Again, the resolution was this:
A willingness to intervene, and to seek regime change, is key to an American foreign policy that benefits America.
This was an Oxford-style debate. The “winner” is the one who changes the audience’s opinion the most.
Before the debate, I cast my vote as undecided. Following the debate, I gave my vote, much to my dismay, to Krystol.
After listening again, despite Horton’s seemingly-irrelevant interjections, I reluctantly opposed the resolution.
But, on further consideration, there’s not two, but four separate options.
Do you have a willingness to intervene? Yes or no.
Do you have a willingness to seek regime change? Yes or no.
So, the First Gulf War would have been: Intervene, yes. Seek Regime change, no.
Afghanistan in 2001, or Somalia in 1992? Intervene, yes. Seek regime change, not particularly at first.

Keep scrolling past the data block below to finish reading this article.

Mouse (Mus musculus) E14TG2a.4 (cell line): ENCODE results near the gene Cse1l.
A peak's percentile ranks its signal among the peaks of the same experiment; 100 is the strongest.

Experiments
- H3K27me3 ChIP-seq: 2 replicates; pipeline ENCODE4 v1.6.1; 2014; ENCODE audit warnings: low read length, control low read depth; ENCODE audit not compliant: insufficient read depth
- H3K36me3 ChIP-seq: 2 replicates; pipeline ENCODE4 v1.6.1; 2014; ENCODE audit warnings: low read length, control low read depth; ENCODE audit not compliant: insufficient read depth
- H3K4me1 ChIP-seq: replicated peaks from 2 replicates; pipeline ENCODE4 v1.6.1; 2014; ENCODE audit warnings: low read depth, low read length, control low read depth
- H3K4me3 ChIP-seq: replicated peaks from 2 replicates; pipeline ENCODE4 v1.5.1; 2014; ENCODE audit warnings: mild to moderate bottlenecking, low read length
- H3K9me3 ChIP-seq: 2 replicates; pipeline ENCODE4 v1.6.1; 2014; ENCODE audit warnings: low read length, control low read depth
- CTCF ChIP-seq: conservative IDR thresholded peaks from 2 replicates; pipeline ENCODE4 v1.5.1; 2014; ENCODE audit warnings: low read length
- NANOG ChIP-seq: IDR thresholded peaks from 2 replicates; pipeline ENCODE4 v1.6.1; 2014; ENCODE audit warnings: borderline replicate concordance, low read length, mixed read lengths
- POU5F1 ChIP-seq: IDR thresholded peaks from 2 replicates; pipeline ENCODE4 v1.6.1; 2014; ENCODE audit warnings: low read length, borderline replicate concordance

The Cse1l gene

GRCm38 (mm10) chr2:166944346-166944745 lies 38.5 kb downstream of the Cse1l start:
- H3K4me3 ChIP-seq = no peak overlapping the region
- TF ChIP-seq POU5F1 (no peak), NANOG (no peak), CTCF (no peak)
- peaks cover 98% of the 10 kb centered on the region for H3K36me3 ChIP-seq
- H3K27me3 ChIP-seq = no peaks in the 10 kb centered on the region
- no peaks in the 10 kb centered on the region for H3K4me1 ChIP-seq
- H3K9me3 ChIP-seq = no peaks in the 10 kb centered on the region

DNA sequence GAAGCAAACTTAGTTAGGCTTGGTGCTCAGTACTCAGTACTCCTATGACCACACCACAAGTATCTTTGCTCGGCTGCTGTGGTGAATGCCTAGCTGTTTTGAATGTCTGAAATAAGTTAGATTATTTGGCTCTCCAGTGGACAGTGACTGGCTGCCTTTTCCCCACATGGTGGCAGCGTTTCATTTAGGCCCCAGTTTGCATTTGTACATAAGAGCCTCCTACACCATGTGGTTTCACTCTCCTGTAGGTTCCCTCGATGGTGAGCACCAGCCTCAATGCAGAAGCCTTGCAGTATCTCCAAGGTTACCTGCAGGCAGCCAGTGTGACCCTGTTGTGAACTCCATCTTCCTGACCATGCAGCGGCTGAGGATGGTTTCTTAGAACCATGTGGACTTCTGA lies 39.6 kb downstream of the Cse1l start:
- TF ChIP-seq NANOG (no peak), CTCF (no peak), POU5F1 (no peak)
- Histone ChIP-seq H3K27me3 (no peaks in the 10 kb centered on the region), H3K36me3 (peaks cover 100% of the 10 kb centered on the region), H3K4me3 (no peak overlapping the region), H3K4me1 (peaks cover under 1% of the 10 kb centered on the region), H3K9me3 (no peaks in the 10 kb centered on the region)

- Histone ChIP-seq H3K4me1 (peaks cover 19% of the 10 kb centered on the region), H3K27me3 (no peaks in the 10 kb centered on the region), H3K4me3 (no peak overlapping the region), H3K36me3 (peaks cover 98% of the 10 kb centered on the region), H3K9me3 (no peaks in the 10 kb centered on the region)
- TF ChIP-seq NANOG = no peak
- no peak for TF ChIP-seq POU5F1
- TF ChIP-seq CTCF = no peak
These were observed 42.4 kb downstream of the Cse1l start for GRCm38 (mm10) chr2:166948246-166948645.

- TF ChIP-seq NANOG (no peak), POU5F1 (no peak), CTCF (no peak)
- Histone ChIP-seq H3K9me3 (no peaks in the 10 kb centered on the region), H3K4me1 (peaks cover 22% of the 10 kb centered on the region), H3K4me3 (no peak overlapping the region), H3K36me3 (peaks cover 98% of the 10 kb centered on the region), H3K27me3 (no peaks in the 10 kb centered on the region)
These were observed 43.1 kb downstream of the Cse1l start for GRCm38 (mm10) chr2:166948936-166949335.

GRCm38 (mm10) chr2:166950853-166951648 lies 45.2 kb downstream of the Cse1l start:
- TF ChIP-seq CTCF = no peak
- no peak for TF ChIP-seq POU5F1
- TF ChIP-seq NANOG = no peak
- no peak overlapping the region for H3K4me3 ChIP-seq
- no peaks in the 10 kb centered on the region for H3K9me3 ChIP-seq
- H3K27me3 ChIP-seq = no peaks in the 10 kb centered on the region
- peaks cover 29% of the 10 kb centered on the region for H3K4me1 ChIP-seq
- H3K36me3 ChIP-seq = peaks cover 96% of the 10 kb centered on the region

Panama 1989? Intervene, yes. Seek regime change, yes.
Libya in 2013? Intervene, for the most part, no. Seek regime change? Absolutely.
Egypt in 2013? Intervene, no. Seek regime change? Not particularly, but it happened, and we were okay with it, even though it meant the Muslim Brotherhood.
Iraq 1991 – 2003: Intervene, yes. Seek regime change? No
Rwanda 1994: Intervene, no. Seek regime change? No, just stop the massacre.
Libya 2003ish-2013: Intervene, no, seek regime change? No.
By and large, however, I’m opposed to intervention. I didn’t support the Second Iraq War until I heard Tony Blair argue for it in front of Parliament.
But breaking it down into the separate combinations….
Are there times when America should intervene, and not seek regime change? Sometime, absolutely.
Are there times when America should intervene, and seek regime change? Yes.
Are there times when Americas should seek regime change without intervention? I would say that that’s pretty rare.
Are there times when America should stay as far away as possible? Yes.
That neither of the debaters noticed the problem with this resolution is actually pretty incredible, now, in retrospec.